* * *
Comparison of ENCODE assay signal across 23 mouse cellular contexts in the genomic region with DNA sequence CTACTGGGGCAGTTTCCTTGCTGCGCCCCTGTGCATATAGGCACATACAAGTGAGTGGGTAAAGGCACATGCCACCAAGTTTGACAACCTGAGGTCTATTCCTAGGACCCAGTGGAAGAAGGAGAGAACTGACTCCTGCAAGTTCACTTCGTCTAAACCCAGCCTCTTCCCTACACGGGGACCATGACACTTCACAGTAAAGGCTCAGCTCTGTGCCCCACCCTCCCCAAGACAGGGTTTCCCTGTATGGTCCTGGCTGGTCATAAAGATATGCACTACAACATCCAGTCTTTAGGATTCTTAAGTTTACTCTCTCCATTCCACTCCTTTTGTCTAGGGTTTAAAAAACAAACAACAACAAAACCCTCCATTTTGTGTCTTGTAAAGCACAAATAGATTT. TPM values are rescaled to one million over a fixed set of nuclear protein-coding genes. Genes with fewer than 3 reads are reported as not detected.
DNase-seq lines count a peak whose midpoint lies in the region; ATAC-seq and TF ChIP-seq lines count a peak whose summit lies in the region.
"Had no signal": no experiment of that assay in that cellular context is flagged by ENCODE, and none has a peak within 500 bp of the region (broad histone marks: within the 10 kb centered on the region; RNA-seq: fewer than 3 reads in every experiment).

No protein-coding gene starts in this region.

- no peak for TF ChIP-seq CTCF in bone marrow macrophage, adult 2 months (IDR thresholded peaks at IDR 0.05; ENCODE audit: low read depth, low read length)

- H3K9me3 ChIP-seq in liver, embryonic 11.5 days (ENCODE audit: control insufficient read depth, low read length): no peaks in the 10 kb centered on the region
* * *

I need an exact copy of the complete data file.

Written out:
Comparison of ENCODE assay signal across 23 mouse cellular contexts in the genomic region with DNA sequence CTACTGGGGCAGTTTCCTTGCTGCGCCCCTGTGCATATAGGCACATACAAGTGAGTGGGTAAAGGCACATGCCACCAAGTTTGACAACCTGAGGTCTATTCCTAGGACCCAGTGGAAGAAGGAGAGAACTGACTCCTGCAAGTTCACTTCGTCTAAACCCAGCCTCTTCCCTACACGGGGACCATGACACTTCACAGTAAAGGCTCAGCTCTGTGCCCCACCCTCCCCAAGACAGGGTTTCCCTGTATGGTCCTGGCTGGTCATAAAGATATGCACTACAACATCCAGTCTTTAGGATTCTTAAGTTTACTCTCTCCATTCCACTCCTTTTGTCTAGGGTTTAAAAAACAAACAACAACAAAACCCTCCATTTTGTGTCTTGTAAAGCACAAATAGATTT. TPM values are rescaled to one million over a fixed set of nuclear protein-coding genes. Genes with fewer than 3 reads are reported as not detected.
DNase-seq lines count a peak whose midpoint lies in the region; ATAC-seq and TF ChIP-seq lines count a peak whose summit lies in the region.
"Had no signal": no experiment of that assay in that cellular context is flagged by ENCODE, and none has a peak within 500 bp of the region (broad histone marks: within the 10 kb centered on the region; RNA-seq: fewer than 3 reads in every experiment).

No protein-coding gene starts in this region.

- no peak for TF ChIP-seq CTCF in bone marrow macrophage, adult 2 months (IDR thresholded peaks at IDR 0.05; ENCODE audit: low read depth, low read length)

- H3K9me3 ChIP-seq in liver, embryonic 11.5 days (ENCODE audit: control insufficient read depth, low read length): no peaks in the 10 kb centered on the region